THE 38th Japan Film Festival is giving Canada a taste of Japanese film with its first online edition, running December 10 to 12, 2020. The Festival features two very different but equally fascinating films, both Canadian premieres, that anyone across the country can enjoy free of charge, thanks to the Embassy of Japan and The Japan Foundation.
“We are so proud to have partnered with the Embassy of Japan and The Japan Foundation for almost four decades to bring the best of contemporary Japanese cinema to Ottawa. This year we are thrilled to be able to offer the online Japan Film Festival to Canadians all across the country,” says Canadian Film Institute Executive Director, Tom McSorley. He adds, “These two films are very different in style and in subject matter, but both A LONG GOODBYE, a moving family drama about dementia, and KOSHIEN: JAPAN’s FIELD OF DREAMS, an emotionally rich documentary about high school baseball, deliver engaging, entertaining cinematic experiences. Stay after the films, too, for additional content, including Q&A sessions with Toronto Mr. Kiyoshi Dembo discussing dementia, and the writer-director of KOSHIEN, Ema Ryan Yamazaki.”
Koshien: Japan’s Field of Dreams will hit a home run with baseball lovers, or anyone interested in the history of sports. In this documentary about the post-war phenomenon of baseball in Japan, a head coach’s entire life has been spent preparing for the historic 100th Koshien, a high school tournament that seems to define the Japanese summer. Will his fixation on this tournament— at the exclusion of everything else, including time with his own son —pay off for him and his team, or is he a relic of a bygone era?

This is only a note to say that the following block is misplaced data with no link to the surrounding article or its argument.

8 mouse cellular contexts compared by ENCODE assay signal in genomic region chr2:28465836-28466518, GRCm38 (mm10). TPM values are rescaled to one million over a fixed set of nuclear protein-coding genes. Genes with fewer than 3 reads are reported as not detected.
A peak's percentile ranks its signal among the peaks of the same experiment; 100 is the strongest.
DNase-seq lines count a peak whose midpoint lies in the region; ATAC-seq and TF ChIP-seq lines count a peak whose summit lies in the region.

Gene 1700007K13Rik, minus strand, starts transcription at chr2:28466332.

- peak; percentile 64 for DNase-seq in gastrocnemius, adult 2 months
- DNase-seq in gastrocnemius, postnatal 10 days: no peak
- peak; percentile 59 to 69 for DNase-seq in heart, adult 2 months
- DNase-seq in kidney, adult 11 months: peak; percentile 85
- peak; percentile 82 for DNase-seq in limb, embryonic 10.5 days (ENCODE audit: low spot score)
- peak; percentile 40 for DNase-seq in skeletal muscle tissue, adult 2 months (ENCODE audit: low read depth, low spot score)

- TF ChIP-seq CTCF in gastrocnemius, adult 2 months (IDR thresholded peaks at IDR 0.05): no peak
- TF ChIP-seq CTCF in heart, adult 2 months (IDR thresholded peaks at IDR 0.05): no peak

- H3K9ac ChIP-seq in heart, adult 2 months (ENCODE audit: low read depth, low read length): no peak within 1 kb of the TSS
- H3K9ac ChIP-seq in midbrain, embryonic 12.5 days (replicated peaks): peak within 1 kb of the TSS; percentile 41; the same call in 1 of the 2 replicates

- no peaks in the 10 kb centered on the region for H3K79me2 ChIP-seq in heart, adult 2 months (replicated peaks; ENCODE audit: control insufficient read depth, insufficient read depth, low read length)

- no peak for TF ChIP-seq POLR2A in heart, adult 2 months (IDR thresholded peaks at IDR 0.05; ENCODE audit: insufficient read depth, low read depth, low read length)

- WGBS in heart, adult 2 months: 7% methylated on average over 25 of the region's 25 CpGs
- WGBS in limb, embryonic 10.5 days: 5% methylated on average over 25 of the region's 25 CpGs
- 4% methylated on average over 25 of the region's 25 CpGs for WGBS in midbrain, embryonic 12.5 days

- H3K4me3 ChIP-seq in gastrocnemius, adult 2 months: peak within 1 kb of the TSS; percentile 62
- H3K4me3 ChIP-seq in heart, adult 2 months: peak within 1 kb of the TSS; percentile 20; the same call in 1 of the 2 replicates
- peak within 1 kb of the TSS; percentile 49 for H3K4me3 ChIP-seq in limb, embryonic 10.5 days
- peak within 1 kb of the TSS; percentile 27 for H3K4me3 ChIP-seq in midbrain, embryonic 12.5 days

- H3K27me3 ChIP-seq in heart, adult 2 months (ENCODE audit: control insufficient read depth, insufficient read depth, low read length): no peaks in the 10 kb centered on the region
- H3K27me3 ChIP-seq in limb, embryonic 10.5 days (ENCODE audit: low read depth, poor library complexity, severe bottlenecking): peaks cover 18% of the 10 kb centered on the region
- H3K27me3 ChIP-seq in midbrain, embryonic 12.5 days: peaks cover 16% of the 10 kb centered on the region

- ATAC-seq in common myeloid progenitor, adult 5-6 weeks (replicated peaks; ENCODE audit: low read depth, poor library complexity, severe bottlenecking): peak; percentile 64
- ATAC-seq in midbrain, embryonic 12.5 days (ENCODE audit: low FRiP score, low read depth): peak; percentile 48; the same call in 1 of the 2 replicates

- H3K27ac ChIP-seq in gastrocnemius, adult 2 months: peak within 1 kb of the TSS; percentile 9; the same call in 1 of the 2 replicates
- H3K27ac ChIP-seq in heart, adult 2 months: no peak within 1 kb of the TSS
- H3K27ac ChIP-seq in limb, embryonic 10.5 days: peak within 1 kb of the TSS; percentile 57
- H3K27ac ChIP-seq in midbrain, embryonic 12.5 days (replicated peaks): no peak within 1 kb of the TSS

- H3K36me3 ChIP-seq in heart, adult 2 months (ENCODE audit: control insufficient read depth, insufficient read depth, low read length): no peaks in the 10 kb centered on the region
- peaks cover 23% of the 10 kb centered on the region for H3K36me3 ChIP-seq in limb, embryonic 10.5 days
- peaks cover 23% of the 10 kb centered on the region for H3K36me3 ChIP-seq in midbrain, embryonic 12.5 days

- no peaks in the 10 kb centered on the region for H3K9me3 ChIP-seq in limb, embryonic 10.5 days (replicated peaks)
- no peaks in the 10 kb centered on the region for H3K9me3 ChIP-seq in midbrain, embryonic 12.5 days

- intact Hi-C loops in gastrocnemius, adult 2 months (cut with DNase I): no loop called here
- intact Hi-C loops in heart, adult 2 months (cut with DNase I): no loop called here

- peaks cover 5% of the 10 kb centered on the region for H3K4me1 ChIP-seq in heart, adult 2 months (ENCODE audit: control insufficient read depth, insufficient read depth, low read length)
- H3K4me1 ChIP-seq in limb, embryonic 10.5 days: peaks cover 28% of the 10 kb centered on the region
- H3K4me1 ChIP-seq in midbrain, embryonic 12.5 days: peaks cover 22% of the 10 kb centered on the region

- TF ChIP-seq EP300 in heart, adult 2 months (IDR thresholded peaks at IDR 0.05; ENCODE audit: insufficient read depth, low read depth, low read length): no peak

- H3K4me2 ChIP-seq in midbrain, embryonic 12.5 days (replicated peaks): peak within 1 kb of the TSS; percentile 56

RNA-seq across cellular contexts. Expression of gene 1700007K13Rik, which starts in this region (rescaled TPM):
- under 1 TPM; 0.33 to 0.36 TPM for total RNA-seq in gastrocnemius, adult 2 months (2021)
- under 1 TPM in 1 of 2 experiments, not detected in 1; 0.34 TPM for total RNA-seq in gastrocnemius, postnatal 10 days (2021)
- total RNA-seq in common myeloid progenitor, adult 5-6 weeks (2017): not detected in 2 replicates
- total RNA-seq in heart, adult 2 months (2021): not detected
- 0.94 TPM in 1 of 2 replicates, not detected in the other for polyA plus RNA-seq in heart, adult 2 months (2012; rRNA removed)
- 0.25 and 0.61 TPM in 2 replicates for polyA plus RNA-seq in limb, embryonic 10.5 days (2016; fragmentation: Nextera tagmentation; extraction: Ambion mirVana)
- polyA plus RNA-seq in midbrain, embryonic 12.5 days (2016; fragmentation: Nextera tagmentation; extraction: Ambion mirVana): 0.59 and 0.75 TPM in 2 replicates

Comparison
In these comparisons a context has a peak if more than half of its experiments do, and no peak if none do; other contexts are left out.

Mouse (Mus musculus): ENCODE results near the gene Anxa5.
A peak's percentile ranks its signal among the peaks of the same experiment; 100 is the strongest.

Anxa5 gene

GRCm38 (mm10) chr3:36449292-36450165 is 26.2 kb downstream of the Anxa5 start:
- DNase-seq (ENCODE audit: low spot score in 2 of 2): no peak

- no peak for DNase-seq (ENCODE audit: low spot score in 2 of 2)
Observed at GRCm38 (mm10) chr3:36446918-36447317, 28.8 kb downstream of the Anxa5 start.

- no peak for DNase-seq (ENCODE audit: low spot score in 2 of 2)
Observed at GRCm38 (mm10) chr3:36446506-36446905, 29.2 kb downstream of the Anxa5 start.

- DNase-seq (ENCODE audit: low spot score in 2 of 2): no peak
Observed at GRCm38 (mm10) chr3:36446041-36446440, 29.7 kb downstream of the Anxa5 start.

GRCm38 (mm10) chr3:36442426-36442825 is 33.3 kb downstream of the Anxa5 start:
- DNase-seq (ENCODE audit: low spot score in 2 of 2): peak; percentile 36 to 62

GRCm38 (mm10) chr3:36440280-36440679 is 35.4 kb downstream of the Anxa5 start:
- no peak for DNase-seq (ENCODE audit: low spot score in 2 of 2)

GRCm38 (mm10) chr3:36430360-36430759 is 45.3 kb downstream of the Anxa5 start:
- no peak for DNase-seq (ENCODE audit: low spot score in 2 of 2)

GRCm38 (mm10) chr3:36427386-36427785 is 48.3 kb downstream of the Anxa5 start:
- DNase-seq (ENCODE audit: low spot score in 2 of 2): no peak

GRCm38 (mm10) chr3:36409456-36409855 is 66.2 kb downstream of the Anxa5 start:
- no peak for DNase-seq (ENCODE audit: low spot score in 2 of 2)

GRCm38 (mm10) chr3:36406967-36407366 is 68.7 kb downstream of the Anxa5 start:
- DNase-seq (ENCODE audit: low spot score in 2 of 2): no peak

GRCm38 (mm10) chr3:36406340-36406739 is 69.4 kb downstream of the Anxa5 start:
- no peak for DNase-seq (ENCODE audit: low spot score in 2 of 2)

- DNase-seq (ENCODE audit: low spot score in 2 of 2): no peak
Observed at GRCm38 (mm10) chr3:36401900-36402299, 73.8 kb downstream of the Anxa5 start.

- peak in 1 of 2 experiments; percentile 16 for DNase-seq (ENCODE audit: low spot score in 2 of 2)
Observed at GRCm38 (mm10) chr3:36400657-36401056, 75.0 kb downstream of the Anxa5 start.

Audiences can also take a journey through memories, and the lack thereof, with A Long Goodbye, the tale of Shohei, a retired school principal struggling with episodes caused by dementia. Both touching and humorous, this film adaptation of Kyoko Nakajima’s novel of the same name delivers a relatable story to anyone who has taken care of someone living through Alzheimer’s. Says the Japan Times, “A favorite of Akira Kurosawa and Juzo Itami, the 82-year-old Yamazaki plays Shohei with dry comic touches, while calibrating every stage of his deterioration with a realism that edges over into the disturbing.”
“We are pleased to collaborate with CFI and the Japan Foundation Toronto for the 38th Japan Film Festival in Ottawa,” says the Japanese Ambassador. “It is a testament to the strong bonds uniting our peoples and countries that Japan and Canada continue sharing their cultures with each other even during this time of uncertainty and global pandemic.”
In this first online edition of the Japan Film Festival, both films will be available on-demand for a 72-hour period starting December 10. They are both accessible Canada-wide and will be presented in their original language with English subtitles. Admission to the JFF is free, presented with the support of and in collaboration with the Embassy of Japan and The Japan Foundation.
More information about the festival can be found at https://www.cfi-icf.ca/jff.